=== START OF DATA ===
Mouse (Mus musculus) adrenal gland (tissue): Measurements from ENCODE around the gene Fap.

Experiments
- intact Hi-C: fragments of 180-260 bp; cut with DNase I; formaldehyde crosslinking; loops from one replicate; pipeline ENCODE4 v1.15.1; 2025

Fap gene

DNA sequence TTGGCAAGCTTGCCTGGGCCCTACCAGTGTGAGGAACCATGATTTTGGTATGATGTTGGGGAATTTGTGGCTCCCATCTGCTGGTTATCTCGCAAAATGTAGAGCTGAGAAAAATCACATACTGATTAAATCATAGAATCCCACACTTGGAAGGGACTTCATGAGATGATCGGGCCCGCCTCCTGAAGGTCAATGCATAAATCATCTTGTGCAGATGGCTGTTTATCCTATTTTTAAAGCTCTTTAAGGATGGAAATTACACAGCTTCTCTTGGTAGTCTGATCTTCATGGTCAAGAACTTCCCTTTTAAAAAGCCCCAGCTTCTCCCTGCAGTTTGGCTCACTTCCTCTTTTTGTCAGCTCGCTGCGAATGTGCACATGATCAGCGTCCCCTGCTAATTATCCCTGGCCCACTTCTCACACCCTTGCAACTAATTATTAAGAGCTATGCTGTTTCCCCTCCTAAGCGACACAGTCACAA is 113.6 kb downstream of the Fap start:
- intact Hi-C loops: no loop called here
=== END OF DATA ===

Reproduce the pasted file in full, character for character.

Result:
Mouse (Mus musculus) adrenal gland (tissue): Measurements from ENCODE around the gene Fap.

Experiments
- intact Hi-C: fragments of 180-260 bp; cut with DNase I; formaldehyde crosslinking; loops from one replicate; pipeline ENCODE4 v1.15.1; 2025

Fap gene

DNA sequence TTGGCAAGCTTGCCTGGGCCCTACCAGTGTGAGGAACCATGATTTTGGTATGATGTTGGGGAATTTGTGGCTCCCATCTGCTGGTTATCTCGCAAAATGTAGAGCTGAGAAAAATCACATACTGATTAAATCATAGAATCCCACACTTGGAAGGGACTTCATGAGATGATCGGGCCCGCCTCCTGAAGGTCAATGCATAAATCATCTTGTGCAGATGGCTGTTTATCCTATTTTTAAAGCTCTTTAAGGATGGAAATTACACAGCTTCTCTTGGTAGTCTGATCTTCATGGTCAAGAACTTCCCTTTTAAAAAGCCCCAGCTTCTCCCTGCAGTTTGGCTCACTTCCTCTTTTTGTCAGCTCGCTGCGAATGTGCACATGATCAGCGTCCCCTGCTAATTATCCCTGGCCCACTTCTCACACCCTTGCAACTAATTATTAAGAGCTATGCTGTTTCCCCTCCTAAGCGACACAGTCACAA is 113.6 kb downstream of the Fap start:
- intact Hi-C loops: no loop called here